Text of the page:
## Annual Report, 2006

## Presentations at Review Meeting, 26 January 2007:
- William W. Symes: Overview
- William W. Symes: Reverse time migration: checkpointing and scaling
- Jianliang Qian: Eulerian methods for traveltime tomography
- William W. Symes: Kirchhoff-based differential semblance using eikonal solvers
- Kirk D. Blazek: The viscoelastic inverse problem
- Tetyana W. Vdovina: Upscaling for acoustinc and elastic wave equations
- Kirk D. Blazek: Theoretical foundation for viscoelasticity
- Jianliang Qian: Eulerian construction of Gaussian Beams
- William W. Symes: Progress and prospects for wave equation velocity analysis

## Expanded Abstracts from SEG 2006:
**DSR Migration Velocity Analysis by Differential Semblance Optimization**, Alexandre Khoury, William Symes (Rice University), Paul Williamson, Peng Shen (Total E & P USA Inc.) (pdf)
**Summary:** The relative efficiency of Common Azimuth wave
equation depth migration based on the double square root equation
makes it an attractive engine for use in automated velocity updating
schemes. One such automated velocity analysis procedure is
Differential Semblance Optimization, which constructs velocity updates
to reduce, and eventually minmize, a quantitative measure of image
gather misfocussing. We review the construction of a differential
semblance velocity analysis tool based on common azimuth migration,
and present some 2D examples. These examples illustrate some of the
promise, and some of the potential pitfalls, of this approach to
velocity analysis.

**Practice and Pitfalls in NMO-based Differential Semblance Velocity Analysis**, Richard W. Verm (Geophysical Development Corp.) and William W. Symes (Rice University) (pdf)
**Summary:** Differential semblance provides an automated
alternative to commonly used velocity analysis methods. For data
exhibiting low structural relief, an implementation based on
hyperbolic moveout is fast enough for 3D velocity estimation on a
workstation. Application of this technique to a time processed land 3D
dataset from the onshore Gulf of Mexico demonstrates this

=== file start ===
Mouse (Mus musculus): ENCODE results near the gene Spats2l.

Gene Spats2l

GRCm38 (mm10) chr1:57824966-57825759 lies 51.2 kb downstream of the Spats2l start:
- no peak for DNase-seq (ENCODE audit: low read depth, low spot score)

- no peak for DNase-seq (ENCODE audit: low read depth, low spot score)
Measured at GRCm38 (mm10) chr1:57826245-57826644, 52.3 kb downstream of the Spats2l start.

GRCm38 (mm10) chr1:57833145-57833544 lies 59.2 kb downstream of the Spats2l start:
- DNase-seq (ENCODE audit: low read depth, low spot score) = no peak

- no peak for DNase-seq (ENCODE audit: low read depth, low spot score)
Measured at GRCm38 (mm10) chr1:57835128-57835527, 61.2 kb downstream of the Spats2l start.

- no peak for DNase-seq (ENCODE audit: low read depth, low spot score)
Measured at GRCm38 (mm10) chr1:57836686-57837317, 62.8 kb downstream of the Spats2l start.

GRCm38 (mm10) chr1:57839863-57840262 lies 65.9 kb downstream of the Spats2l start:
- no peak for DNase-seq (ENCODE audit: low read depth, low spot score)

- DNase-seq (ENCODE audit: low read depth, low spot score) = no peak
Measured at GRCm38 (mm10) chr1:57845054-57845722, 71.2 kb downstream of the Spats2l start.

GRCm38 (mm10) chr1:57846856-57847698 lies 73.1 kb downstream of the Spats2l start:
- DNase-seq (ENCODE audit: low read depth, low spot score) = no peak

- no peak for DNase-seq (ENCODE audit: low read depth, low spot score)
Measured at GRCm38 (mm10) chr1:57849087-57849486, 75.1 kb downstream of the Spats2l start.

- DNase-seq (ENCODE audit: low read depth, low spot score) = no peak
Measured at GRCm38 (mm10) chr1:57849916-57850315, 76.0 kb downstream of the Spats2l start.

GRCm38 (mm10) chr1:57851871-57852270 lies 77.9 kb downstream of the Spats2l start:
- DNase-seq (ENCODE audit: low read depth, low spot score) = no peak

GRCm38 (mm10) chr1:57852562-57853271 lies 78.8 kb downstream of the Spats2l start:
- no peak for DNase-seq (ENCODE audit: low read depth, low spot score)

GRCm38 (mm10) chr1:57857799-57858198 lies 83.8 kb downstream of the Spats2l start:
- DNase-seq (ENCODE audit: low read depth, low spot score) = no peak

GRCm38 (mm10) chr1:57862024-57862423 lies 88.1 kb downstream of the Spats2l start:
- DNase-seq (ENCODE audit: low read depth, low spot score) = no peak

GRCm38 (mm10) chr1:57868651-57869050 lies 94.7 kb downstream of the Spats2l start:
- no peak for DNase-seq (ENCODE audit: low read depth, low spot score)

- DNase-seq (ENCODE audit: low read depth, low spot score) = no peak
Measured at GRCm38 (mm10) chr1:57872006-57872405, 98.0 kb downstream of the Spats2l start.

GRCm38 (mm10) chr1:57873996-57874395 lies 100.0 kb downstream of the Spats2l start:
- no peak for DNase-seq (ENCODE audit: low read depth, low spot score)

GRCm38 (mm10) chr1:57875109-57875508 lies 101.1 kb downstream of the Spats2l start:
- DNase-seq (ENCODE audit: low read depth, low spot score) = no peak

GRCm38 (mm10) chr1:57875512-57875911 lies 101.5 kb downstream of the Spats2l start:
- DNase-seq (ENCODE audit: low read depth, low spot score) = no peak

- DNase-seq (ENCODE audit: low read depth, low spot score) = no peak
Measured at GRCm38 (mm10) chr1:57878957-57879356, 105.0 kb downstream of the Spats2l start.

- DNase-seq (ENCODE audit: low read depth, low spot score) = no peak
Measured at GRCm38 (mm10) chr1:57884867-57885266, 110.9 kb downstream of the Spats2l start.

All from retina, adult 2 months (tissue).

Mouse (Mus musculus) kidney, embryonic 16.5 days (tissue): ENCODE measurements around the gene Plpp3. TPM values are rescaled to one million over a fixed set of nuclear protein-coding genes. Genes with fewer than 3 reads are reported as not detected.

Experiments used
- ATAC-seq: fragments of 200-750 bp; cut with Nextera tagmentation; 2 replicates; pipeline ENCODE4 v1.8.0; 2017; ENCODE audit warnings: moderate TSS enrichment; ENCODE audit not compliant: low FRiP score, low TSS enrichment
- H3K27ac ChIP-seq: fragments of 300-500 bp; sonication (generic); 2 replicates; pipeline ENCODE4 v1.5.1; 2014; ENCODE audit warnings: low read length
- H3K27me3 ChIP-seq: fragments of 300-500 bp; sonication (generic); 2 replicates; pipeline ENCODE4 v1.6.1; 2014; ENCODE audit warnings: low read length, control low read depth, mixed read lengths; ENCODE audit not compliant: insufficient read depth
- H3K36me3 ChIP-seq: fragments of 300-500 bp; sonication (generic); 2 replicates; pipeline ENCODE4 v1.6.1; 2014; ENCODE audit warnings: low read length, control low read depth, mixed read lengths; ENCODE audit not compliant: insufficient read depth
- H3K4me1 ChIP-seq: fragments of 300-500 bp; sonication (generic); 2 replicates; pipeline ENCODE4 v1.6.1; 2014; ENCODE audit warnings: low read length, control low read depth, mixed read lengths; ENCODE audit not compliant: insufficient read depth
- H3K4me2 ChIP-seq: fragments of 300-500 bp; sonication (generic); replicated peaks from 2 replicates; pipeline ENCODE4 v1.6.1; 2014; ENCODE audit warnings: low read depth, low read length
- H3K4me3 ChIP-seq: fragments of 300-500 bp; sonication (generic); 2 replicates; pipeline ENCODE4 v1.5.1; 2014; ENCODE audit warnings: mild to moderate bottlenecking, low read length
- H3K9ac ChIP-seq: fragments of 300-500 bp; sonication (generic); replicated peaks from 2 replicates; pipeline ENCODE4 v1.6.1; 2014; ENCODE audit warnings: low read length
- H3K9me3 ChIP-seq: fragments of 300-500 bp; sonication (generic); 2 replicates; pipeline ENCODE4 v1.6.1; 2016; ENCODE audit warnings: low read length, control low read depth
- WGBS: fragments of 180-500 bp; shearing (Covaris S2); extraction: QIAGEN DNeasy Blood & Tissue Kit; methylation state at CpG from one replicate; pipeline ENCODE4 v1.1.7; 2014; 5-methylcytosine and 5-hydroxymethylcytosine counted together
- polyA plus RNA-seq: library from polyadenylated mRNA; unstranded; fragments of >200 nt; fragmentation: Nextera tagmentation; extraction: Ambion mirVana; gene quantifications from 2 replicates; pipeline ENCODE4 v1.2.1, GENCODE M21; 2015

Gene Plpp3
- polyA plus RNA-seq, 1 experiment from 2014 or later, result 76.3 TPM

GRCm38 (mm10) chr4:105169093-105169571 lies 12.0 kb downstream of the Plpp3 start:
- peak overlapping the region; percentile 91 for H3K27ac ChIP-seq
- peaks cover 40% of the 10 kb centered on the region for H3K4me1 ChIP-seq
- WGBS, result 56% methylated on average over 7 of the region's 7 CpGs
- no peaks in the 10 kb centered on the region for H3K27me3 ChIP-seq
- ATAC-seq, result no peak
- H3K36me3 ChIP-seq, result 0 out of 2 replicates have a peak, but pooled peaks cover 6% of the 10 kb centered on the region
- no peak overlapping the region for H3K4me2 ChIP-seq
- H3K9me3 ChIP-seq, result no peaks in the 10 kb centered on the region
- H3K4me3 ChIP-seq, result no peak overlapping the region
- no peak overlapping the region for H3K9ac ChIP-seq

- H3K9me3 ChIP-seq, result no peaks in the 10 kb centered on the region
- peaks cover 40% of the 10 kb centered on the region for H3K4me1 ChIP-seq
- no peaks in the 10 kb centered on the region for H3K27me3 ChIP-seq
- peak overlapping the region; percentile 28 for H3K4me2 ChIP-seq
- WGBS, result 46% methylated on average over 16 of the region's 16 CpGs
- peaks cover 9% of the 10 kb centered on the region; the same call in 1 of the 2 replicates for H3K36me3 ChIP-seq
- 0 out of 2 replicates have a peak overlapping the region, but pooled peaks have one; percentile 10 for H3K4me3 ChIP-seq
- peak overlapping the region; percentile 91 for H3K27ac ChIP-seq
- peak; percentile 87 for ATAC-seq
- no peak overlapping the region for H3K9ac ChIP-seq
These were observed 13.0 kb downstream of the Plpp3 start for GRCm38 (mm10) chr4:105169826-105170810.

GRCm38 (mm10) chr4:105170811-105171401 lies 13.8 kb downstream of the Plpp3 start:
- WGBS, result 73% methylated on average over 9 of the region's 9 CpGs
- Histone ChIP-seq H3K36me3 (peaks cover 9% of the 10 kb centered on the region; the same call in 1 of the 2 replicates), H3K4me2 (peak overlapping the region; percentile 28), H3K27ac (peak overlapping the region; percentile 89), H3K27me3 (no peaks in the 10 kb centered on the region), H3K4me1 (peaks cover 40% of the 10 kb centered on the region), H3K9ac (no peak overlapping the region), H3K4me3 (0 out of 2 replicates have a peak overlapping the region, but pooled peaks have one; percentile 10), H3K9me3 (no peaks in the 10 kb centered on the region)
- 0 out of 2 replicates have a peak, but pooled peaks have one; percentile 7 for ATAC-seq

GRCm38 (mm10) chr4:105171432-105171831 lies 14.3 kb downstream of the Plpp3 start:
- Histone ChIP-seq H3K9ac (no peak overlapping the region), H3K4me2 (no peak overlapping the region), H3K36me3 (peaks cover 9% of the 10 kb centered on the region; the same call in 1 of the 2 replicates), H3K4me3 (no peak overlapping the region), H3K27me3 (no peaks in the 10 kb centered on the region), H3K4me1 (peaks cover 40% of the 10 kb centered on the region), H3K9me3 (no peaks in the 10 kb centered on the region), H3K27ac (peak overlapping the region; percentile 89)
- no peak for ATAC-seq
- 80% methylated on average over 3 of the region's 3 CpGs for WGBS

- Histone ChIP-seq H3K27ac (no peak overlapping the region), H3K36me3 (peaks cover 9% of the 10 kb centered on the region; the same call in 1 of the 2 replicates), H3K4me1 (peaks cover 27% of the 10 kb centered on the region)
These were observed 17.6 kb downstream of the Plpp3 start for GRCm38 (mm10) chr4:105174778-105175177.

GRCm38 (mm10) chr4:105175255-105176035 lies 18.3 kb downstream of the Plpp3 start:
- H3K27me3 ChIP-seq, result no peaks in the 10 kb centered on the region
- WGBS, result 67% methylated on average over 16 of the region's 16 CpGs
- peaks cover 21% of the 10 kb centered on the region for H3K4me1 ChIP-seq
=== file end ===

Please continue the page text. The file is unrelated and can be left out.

capability. Compoared to more conventional methods of velocity
analysis, it produced reliable results in very short order.

**DSR Migration Velocity Analysis by Differential Semblance Optimization**, Alexandre Khoury, William Symes (Rice University), Paul Williamson, Peng Shen (Total E & P USA Inc.) (pdf)
**Summary:** The relative efficiency of Common Azimuth wave
equation depth migration based on the double square root equation
makes it an attractive engine for use in automated velocity updating
schemes. One such automated velocity analysis procedure is
Differential Semblance Optimization, which constructs velocity updates
to reduce, and eventually minmize, a quantitative measure of image
gather misfocussing. We review the construction of a differential
semblance velocity analysis tool based on common azimuth migration,
and present some 2D examples. These examples illustrate some of the
promise, and some of the potential pitfalls, of this approach to
velocity analysis.

**Practice and Pitfalls in NMO-based Differential Semblance Velocity Analysis**, Richard W. Verm (Geophysical Development Corp.) and William W. Symes (Rice University) (pdf)
**Summary:** Differential semblance provides an automated
alternative to commonly used velocity analysis methods. For data
exhibiting low structural relief, an implementation based on
hyperbolic moveout is fast enough for 3D velocity estimation on a
workstation. Application of this technique to a time processed land 3D
dataset from the onshore Gulf of Mexico demonstrates this
capability. Compoared to more conventional methods of velocity
analysis, it produced reliable results in very short order.

## Papers, Theses, and Reports:

- William W. Symes:
**Reverse-time migration with optimal checkpointing**, Geophysics. vol. 72, pp. SM213-222, 2007. - Jintan Li and William W. Symes:
**Interval velocity estimation via NMO-based differential semblance**, Geophysics, vol. 72, pp. U75-88. 2007. - William W. Symes:
**Approximate linearized inversion by optimal scaling of prestack depth migration**, Geophysics, vol. 73, pp. R23-35, 2008.